Brooklyn-based singer/songwriter Tim Williams belongs to the class of tender-hearted, folk-tinged indie musicians that includes the likes of Ben Kweller, Josh Rouse, and Loney, Dear. And if When Work Is Done is any indication, he's got what it takes to turn more than a few heads in the indie world: this is an earnest, well-crafted album, grounded with equal parts rustic grit and quirky sparkle. This is only his second album and his first "big" indie release on Dovecote, and it bears the markings of U.K.-based producer Dave Lynch's handiwork -- Williams' heartbroken, country-ish demeanor is counterbalanced with sparkling indie pop arrangements (including the requisite glockenspiels and some surprisingly twangy melodicas) and some smooth-but-not-too-smooth production, and it all comes off pleasantly enough. Williams is at his best on breezy, easygoing tracks like "Novel" and "To and from Tomorrow"; one gets the sense that he's a heartbroken kind of guy, and it seems like he almost requires a peppy tempo to keep things from spiraling into drowsy doldrums. The major issue with When Work Is Done is that it suffers from a little sogginess; the final quarter of the album is almost overwhelmingly mellow, erring on the side of being just a tad more soporific than soothing, and it hurts the album. This isn't to say that Williams can't pull off a low-tempo song; as lilting, haunting tracks like "I Am Wearing It" and "Lessons" show, Williams is capable of crafting a mellow song with enough buoyancy and energy to prevent it from dipping into boggy territory. And these soggy spots wouldn't be such an issue if the album weren't so short; it's 11 tracks long, but it clocks in at a little over half an hour, and as a result the so-so tracks seem more pronounced. Ultimately, it seems like whatever flaws When Work Is Done has boil down to a matter of pacing: if the high-energy songs had been dispersed more evenly, the album would probably feel a lot less bottom-heavy. In spite of this, When Work Is Done has enough sprightly, winning stuff to warrant a listen or two, and tracks like "Novel" and "To and from Tomorrow" harness the kind of delectable indie pop spark that makes them at the very least mixtape-worthy.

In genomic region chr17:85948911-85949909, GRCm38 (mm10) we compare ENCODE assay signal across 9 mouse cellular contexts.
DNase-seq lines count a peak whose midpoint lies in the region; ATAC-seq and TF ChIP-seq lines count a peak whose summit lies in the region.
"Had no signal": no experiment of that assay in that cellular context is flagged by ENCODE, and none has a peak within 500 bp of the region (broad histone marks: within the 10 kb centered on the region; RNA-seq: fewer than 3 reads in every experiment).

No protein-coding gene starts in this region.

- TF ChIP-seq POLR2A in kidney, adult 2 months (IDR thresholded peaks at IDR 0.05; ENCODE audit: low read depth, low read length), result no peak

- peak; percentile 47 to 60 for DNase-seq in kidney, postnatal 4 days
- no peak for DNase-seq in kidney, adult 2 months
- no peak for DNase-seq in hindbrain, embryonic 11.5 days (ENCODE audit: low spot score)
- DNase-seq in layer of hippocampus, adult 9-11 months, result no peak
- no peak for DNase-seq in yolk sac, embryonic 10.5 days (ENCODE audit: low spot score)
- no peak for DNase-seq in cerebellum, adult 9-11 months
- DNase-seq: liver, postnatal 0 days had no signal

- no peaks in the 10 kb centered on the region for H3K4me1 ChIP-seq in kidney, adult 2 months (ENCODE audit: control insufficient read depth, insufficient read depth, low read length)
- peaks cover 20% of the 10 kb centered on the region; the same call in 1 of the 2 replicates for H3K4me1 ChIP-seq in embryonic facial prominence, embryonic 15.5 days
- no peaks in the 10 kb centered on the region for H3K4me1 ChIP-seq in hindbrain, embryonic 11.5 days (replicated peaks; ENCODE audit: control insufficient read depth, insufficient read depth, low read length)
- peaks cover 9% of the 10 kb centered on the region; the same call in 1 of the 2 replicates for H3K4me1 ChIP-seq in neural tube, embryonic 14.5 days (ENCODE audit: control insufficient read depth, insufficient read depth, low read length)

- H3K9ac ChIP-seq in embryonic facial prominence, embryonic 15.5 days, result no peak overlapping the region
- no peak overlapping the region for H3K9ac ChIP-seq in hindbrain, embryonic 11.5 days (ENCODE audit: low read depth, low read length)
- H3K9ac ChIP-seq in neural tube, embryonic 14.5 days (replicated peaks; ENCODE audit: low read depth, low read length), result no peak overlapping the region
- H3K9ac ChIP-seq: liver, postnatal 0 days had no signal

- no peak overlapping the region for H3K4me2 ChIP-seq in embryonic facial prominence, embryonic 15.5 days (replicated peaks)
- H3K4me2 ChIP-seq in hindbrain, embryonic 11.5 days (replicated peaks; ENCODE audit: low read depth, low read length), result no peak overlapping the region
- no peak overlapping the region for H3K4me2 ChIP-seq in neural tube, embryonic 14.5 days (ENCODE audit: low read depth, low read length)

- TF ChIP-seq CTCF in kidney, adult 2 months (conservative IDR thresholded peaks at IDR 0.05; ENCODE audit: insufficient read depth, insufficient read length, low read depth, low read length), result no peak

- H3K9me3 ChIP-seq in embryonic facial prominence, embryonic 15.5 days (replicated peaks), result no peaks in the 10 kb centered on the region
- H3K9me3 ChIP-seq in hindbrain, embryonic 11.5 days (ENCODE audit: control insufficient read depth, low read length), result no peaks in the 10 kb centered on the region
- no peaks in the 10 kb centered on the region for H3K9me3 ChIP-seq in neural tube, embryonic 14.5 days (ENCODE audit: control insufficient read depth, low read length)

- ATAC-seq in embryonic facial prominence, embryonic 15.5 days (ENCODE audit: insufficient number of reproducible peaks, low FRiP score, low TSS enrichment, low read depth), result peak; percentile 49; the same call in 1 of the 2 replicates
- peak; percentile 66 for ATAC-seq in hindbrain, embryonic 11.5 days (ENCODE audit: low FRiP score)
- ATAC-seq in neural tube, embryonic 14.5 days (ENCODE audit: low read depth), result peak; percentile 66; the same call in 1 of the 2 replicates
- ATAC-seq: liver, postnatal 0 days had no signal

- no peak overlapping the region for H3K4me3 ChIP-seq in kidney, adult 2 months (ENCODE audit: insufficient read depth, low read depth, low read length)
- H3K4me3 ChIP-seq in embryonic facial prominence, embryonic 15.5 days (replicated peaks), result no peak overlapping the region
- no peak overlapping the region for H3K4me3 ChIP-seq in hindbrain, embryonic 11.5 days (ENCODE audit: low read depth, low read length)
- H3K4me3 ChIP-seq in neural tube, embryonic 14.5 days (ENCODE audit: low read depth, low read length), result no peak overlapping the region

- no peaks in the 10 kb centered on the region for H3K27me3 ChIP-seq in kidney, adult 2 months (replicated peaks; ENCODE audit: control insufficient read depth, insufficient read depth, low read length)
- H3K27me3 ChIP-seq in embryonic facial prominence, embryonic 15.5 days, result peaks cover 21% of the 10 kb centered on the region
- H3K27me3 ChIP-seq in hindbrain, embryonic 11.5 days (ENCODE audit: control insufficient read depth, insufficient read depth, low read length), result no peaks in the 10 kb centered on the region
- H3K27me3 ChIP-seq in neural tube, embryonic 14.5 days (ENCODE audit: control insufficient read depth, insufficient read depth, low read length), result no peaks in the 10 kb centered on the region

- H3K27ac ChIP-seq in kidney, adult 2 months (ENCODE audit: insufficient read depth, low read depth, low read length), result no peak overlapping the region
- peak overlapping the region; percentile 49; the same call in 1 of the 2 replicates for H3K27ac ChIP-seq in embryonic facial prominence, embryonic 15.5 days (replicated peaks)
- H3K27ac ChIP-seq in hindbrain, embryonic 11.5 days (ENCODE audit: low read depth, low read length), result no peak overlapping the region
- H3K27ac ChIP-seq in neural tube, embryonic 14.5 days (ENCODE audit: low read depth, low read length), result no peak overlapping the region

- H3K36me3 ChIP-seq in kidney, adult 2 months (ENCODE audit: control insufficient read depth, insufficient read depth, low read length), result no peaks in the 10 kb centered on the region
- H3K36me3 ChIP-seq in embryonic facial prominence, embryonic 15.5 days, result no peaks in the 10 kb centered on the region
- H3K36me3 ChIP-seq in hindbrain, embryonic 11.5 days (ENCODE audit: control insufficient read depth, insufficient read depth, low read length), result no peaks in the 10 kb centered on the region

Share this page
AllMusic Review by Margaret Reges